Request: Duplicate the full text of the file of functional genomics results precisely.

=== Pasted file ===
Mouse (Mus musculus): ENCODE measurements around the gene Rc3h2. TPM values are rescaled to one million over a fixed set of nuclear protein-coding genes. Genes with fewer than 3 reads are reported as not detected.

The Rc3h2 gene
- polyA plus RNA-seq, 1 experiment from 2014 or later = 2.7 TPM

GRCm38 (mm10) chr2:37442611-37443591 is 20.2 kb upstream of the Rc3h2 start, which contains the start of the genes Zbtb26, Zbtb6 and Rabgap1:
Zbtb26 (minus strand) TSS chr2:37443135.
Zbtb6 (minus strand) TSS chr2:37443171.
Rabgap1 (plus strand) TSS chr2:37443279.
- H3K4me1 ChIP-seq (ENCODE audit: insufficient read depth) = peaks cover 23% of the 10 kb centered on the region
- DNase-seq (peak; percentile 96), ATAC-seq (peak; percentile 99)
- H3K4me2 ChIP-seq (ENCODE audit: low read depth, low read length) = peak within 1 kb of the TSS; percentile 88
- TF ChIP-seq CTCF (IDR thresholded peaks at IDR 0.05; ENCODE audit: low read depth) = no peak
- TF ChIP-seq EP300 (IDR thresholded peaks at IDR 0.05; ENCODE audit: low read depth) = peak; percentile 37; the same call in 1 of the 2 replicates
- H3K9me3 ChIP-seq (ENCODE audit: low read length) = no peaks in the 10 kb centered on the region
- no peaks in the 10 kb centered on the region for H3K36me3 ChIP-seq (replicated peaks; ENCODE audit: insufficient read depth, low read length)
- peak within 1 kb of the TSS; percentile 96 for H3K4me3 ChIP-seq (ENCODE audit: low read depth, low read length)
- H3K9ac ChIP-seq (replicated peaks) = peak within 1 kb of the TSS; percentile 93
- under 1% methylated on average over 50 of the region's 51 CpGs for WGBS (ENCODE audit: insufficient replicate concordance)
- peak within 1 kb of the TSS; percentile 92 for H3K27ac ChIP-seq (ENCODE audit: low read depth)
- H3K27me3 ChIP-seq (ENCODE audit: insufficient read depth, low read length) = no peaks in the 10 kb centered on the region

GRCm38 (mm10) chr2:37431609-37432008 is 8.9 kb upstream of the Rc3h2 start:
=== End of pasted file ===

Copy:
Mouse (Mus musculus): ENCODE measurements around the gene Rc3h2. TPM values are rescaled to one million over a fixed set of nuclear protein-coding genes. Genes with fewer than 3 reads are reported as not detected.

The Rc3h2 gene
- polyA plus RNA-seq, 1 experiment from 2014 or later = 2.7 TPM

GRCm38 (mm10) chr2:37442611-37443591 is 20.2 kb upstream of the Rc3h2 start, which contains the start of the genes Zbtb26, Zbtb6 and Rabgap1:
Zbtb26 (minus strand) TSS chr2:37443135.
Zbtb6 (minus strand) TSS chr2:37443171.
Rabgap1 (plus strand) TSS chr2:37443279.
- H3K4me1 ChIP-seq (ENCODE audit: insufficient read depth) = peaks cover 23% of the 10 kb centered on the region
- DNase-seq (peak; percentile 96), ATAC-seq (peak; percentile 99)
- H3K4me2 ChIP-seq (ENCODE audit: low read depth, low read length) = peak within 1 kb of the TSS; percentile 88
- TF ChIP-seq CTCF (IDR thresholded peaks at IDR 0.05; ENCODE audit: low read depth) = no peak
- TF ChIP-seq EP300 (IDR thresholded peaks at IDR 0.05; ENCODE audit: low read depth) = peak; percentile 37; the same call in 1 of the 2 replicates
- H3K9me3 ChIP-seq (ENCODE audit: low read length) = no peaks in the 10 kb centered on the region
- no peaks in the 10 kb centered on the region for H3K36me3 ChIP-seq (replicated peaks; ENCODE audit: insufficient read depth, low read length)
- peak within 1 kb of the TSS; percentile 96 for H3K4me3 ChIP-seq (ENCODE audit: low read depth, low read length)
- H3K9ac ChIP-seq (replicated peaks) = peak within 1 kb of the TSS; percentile 93
- under 1% methylated on average over 50 of the region's 51 CpGs for WGBS (ENCODE audit: insufficient replicate concordance)
- peak within 1 kb of the TSS; percentile 92 for H3K27ac ChIP-seq (ENCODE audit: low read depth)
- H3K27me3 ChIP-seq (ENCODE audit: insufficient read depth, low read length) = no peaks in the 10 kb centered on the region

GRCm38 (mm10) chr2:37431609-37432008 is 8.9 kb upstream of the Rc3h2 start: